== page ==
In 1859 Shirley was named as co-respondent in a divorce suit. In 1860, he was sued by his former housekeeper, a young woman, for assault and for infecting her with a loathsome disease in the three weeks that she worked for him. He successfully defended her claim.
He then recruited another young woman, Annie Thomas, as the replacement housekeeper. In 1862 Annie sued him for breach of promise to marry, after giving birth to his child. He successfully defended this claim too, branding her a liar and an extortioner. Public opinion was on Annie’s side and it appears that every time Shirley was taken to court, the establishment had closed ranks to protect one of its own.
The bad publicity that resulted from the breach of promise case severely damaged Shirley’s reputation and newspaper coverage became much more scathing. It did not spare the details when he was cited in another divorce case. A further scandal erupted in 1866 when a letter in The Times, alleged that Shirley had responded to an advertisement for work placed by a young governess. Remembering the Annie Thomas case, and recognising Shirley’s name, the girl’s guardian accompanied her to the interview and was in no doubt that Shirley was trying to lure a young girl into a life of vice.
One of Shirley’s enduring interests was horse racing and he owned several horses. In 1867, he was discovered to be the owner of a horse which won several races for two year olds. The horse was three years old and Shirley claimed that he had been duped about its age when he bought it. The Jockey Club, racing’s governing body banned him from the sport for fraud, considering that an experienced racing man would have known how old the horse really was.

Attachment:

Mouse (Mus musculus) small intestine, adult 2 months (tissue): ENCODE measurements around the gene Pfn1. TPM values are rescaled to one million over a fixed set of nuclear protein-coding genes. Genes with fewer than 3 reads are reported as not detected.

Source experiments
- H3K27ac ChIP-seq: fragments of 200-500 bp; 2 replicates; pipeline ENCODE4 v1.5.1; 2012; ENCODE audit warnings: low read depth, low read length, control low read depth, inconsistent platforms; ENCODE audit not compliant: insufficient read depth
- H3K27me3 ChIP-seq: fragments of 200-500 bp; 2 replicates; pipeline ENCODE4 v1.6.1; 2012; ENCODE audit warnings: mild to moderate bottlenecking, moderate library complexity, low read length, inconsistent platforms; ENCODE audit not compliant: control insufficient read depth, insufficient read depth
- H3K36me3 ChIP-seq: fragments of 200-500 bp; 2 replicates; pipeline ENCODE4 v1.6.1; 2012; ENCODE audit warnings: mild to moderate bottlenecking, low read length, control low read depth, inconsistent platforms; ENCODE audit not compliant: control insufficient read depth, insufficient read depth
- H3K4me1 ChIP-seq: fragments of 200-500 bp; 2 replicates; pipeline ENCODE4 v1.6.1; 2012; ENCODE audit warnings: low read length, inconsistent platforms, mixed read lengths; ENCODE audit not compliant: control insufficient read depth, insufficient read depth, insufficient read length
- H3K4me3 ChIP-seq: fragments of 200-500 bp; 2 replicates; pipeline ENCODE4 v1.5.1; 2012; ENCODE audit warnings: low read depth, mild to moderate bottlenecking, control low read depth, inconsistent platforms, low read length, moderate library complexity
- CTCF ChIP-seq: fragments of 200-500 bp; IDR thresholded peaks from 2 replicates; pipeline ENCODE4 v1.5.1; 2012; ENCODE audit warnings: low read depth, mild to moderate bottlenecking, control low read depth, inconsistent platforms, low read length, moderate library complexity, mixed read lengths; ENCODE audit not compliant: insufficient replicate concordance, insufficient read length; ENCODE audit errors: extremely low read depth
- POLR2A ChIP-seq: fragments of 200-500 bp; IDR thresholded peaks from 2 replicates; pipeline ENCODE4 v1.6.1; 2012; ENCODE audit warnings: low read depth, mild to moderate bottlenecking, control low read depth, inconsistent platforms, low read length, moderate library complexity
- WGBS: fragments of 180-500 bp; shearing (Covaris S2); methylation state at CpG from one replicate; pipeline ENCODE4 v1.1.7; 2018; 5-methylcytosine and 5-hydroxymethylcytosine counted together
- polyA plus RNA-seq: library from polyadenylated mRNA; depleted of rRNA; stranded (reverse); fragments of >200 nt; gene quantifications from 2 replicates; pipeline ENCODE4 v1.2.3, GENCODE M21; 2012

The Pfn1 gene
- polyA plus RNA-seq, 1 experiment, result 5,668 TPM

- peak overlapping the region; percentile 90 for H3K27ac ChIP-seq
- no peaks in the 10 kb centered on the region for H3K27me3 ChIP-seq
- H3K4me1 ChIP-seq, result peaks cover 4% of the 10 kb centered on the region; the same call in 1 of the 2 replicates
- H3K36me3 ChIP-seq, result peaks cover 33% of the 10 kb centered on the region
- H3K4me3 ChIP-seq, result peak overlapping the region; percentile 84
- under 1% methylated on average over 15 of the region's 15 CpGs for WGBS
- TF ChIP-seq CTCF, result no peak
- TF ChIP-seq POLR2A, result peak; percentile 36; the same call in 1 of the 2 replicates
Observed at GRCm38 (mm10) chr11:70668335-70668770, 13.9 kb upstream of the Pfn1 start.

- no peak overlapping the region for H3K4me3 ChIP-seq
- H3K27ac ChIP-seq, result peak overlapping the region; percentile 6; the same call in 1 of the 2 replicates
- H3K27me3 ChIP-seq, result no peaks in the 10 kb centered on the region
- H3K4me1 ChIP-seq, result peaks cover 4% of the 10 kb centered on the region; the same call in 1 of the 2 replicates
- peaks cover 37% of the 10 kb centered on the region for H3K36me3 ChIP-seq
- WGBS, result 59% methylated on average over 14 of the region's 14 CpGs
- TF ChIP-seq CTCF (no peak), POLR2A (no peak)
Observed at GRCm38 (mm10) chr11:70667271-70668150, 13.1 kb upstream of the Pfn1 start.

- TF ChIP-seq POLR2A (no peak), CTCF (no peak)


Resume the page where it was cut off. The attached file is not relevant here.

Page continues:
A few months later, Shirley resigned his commission in the Guards and disappeared from society. Possibly he went to live abroad as he had property in Belgium. He died in January 1877, apparently unmourned. His widow died in 1897.

Arthur Shirley was the brother-in-law of James John Marjoribanks Wardrop, who is included in this collection as A 196664.
Wardrop became a surgeon in the 7th Hussars and subsequently in the Grenadier Guards. He served with this regiment in the Crimean War.

He also appears to have been a wealthy man who was not dependant on his army pay.

What can you tell us?close

There are occasions when we are unsure of the identity of a sitter or artist, their life dates, occupation or have not recorded their family relationships. Sometimes we have not recorded the date of a portrait. Do you have specialist knowledge or a particular interest about any aspect of the portrait or sitter or artist that you can share with us? We would welcome any information that adds to and enhances our information and understanding about a particular portrait, sitter or artist.

Citationclose

How do you know this? Please could you let us know your source of information.

* Permission to publish (Privacy information)
Privacy Informationclose

The National Portrait Gallery will NOT use your information to contact you or store for any other purpose than to investigate or display your contribution. By ticking permission to publish you are indicating your agreement for your contribution to be shown on this collection item page. Please note your email address will not be displayed on the page nor will it be used for any marketing material or promotion of any kind.

Please ensure your comments are relevant and appropriate. Your contributions must be polite and with no intention of causing trouble. All contributions are moderated.

Your Emailclose

Contributions are moderated. We'll need your email address so that we can follow up on the information provided and contact you to let you know when your contribution has been published.